Beyond that, there’s Boba Fett, Captain Phasma, and now Zorii Bliss. All effortlessly cool, and all mostly superfluous. Phasma’s contribution to the saga is laughable and it was irritating that Zorii Bliss received short-shrift from the screenwriters. Her character and relationship with Poe were potentially interesting, but now she’s just another faceless character in a cool helmet.
In future stories, I’d like to see these cool looking characters be given storylines that match their outfits.
Keep It Small.
In Scream 2, one of the characters talks at length about the rules of the sequel—essentially more death, more extreme scenes. And so it is with Star Wars. Especially if you’re going to keep telling the same story over and over again. In each iteration, the Death Star had to keep getting bigger and bigger, even more destructive. The fleets had to be more extreme. We don’t have a Death Star here; instead, we have a ridiculously-sized armada of effectively mini Death Stars, which, fortunately, again, have a weakness that can be exploited.
Solo and Rogue One work because they’re small-scale stories. Rogue One still has a big ship battle, but the heart of its storytelling relies on the backstories and interactions of its characters. Rise of Skywalker is at its strongest when it focuses on the relationships between Rey, Ben, Leia, Poe, and Finn. These are the human elements that give meaning to all the pew pew. Sadly, these moments are overwhelmed, by all the ships, Maguffins, and ever-shifting locations.
When the next movies arrive, I want to see smaller, human stories. We know there are huge powerful ships in the galaxy, with the ability to destroy entire planets, but what is it like living in the shadow of that? Perhaps, the villain is only a little bit evil, doesn’t want to subjugate the entire universe, but nevertheless needs dealing with. How might that story go?
Keep It Local.
I know that planet-hopping is thematically important to Star Wars movies but I’ve become increasingly frustrated by the need to switch to a new and amazing location every five minutes. The desert carnival was a fascinating location, and just when it looked like we might learn something about it and our heroes, as they mixed with its inhabitants, we were whisked off somewhere else.
In future movies, I’d love to learn more about just one or two of the myriad locations in the Star Wars universe. The lore of Star Wars is amazingly well thought out and we all love it. With it as a backdrop, countless stories could be told. We’ve passed the point where we need to keep seeing new planet after new planet. By all means, introduce more, but sit, stay awhile; soak up the atmosphere. The Star Wars movies are starting to feel like the equivalent of visiting 17 European countries in 14 days. You can do it, but are you getting the best from the places you’re visiting?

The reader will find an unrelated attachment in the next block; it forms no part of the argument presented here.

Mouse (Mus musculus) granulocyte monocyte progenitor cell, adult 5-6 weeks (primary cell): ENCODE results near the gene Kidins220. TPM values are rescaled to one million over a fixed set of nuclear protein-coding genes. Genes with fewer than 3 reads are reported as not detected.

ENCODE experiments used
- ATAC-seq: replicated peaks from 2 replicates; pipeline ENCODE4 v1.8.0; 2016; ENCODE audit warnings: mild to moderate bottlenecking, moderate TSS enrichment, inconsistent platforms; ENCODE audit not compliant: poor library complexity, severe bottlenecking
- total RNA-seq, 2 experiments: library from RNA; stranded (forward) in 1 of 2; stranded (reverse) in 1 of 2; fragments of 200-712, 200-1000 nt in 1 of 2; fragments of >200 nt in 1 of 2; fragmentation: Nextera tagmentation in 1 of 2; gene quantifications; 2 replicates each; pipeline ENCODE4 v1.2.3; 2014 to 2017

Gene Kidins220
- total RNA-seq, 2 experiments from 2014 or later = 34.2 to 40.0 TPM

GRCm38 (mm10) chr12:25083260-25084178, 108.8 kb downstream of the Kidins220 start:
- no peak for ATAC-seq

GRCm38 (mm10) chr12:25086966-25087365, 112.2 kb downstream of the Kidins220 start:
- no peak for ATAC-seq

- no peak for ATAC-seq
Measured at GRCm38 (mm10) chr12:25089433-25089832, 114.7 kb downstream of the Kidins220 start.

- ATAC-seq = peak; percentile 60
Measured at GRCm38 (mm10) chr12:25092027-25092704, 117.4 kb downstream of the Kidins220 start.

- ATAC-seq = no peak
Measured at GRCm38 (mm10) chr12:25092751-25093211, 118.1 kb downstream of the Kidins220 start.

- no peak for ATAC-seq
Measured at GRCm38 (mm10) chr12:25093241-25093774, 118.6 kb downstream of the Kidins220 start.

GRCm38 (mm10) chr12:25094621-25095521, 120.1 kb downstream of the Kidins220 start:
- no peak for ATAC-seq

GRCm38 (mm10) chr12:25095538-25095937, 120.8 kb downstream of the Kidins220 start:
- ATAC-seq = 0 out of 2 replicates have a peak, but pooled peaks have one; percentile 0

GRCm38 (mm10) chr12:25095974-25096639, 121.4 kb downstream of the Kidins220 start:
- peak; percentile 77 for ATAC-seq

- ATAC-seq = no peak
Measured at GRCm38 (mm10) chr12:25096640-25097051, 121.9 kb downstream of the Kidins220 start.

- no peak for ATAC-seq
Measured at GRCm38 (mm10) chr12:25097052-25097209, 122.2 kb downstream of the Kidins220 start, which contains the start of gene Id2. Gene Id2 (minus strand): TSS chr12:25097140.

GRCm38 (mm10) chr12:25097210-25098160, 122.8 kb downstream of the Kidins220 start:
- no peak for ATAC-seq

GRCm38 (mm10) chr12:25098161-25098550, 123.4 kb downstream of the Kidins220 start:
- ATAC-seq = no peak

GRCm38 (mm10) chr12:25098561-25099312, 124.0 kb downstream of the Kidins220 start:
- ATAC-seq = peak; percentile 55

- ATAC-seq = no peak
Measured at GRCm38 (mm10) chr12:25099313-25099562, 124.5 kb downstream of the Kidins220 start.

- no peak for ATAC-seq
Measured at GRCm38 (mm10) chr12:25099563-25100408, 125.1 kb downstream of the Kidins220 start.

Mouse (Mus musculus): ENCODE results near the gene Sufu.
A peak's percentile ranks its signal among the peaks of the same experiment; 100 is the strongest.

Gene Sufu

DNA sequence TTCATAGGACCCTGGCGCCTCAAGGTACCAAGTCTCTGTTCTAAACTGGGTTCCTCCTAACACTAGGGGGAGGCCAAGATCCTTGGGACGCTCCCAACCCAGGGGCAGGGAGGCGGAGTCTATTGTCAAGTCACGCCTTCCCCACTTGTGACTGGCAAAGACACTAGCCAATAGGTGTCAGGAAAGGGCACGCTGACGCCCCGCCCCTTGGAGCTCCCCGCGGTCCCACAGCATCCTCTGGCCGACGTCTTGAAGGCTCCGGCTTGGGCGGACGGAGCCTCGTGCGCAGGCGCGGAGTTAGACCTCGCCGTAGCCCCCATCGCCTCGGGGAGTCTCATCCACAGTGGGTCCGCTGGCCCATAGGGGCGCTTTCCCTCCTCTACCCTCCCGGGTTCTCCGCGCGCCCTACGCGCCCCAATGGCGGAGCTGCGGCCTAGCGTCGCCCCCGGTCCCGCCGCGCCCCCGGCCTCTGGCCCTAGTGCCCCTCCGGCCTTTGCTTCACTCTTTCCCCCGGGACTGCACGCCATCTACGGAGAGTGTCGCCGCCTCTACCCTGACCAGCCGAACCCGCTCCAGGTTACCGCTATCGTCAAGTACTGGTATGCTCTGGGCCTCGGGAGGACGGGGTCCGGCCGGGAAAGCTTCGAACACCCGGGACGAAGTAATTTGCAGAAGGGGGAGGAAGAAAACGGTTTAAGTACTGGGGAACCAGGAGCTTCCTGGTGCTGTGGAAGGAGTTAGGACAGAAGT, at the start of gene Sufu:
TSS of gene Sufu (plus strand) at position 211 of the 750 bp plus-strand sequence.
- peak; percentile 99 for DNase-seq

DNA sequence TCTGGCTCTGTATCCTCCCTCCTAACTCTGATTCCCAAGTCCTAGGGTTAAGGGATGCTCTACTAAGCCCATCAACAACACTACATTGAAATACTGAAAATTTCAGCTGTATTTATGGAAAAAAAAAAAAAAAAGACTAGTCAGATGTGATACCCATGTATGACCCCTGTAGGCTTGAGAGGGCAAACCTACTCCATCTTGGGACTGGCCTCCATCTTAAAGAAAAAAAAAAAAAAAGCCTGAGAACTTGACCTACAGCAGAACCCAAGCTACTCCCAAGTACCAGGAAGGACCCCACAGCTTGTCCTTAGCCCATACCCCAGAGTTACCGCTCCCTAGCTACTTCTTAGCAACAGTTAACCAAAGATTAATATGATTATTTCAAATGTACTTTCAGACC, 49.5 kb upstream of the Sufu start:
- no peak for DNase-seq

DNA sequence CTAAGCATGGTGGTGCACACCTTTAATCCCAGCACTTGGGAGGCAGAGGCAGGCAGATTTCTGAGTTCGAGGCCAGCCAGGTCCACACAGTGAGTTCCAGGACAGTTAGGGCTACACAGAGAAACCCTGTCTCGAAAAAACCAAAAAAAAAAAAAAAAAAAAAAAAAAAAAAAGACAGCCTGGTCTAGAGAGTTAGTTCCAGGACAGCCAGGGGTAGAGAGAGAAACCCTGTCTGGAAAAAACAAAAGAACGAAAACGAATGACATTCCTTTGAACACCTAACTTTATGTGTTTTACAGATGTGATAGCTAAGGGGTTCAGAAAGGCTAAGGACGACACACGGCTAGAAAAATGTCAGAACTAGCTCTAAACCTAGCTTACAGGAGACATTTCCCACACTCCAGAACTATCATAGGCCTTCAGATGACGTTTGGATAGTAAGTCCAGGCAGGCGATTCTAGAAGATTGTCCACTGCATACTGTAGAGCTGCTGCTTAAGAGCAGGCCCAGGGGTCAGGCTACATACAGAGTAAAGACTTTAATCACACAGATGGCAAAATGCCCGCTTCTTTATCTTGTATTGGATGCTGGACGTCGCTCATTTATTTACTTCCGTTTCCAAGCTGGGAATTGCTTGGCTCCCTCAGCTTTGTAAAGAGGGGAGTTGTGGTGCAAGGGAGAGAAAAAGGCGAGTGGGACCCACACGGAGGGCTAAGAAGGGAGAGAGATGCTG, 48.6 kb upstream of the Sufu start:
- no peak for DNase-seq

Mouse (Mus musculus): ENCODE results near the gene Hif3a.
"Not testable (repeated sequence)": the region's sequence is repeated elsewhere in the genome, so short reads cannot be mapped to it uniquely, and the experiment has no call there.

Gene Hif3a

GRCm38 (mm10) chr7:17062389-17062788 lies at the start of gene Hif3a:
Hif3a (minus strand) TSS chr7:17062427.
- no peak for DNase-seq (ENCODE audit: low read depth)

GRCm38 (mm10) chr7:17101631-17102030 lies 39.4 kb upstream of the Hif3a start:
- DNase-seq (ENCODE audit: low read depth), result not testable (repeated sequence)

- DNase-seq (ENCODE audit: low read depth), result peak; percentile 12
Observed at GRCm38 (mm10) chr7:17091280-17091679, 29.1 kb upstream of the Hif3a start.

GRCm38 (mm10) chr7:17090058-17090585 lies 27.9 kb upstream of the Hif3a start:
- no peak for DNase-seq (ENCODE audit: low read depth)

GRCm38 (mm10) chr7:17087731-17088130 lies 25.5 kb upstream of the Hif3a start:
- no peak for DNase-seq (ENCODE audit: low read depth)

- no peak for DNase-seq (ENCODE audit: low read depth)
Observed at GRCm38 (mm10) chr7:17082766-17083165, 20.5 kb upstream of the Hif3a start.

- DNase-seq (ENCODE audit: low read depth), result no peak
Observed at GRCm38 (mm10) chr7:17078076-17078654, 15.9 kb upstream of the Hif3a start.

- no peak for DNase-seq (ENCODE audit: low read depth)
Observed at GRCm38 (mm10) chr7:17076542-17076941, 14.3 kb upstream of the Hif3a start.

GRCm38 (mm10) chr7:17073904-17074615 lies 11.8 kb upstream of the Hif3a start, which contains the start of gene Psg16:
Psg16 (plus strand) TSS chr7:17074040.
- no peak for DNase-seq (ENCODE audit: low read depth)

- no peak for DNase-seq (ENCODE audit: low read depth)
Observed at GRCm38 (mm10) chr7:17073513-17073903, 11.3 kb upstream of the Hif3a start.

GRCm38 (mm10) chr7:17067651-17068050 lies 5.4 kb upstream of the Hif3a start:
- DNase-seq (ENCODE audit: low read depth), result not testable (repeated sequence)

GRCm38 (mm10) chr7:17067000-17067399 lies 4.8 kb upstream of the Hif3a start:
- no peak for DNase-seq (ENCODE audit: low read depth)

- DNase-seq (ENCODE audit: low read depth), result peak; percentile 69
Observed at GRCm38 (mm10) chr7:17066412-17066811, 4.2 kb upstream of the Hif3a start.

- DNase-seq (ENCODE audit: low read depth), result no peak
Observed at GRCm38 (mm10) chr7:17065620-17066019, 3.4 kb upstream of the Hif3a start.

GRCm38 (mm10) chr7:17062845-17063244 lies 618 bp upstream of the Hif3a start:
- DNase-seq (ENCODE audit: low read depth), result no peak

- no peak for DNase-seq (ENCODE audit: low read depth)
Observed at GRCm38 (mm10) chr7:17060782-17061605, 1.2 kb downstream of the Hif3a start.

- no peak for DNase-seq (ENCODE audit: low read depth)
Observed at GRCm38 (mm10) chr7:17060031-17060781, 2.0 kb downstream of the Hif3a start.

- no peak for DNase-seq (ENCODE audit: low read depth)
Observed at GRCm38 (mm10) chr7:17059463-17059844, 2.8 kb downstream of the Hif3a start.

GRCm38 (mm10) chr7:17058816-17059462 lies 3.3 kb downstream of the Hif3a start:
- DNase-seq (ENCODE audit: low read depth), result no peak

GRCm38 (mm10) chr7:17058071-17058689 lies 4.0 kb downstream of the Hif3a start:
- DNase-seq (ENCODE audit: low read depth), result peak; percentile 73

Make Tough Decisions.
This is a bit of a difficult one. Nobody likes to see their favorite characters killed, and we love these characters. It was slightly frustrating that the film ducked two huge decisions. The “death” of Chewie was totally unexpected and shocked me to the core. When it was undone, without a particularly satisfactory reason, I felt cheated. Similarly, the “death” of Threepio didn’t occur either. It was just played for laughs. Tough though it may have been, following through with either of these would have made the movie stronger.
I’m not suggesting the Star Wars writers go all Game of Thrones on us, but I think anybody in the series SHOULD be fair game, and the writers shouldn’t be afraid to cut our favorites. It fell to the old guard to take on the responsibility of dying (albeit, sadly enforced in the case of Leia), which is disappointing. The old are expendable? Maybe. There is probably a whole other article-worth of thoughts around the Star Wars theme of the older generation sacrificing itself for the next (Rogue One a noticeable exception here).
Yes, we love our characters, but often we love them more if they don’t feel untouchable.
A Little Time Ahead in a Galaxy Far Far Away…
There is little news about what is coming to movie theaters in the coming years. A cursory search suggests some Christmas releases starting up again in 2022. I’d be happy for them to feature characters from the latest trilogy, but I would like them to be more personal and on a smaller scale.
The Star Wars universe is amazing. Brilliant stories can be told in any of its eras. There are so many things I love about its lore and mythology. With even just half an eye for the things I’ve mentioned here, the movies that come next can get better and better. Hopefully, they can inspire the next generation of Star Wars fans without winking at the rest of us.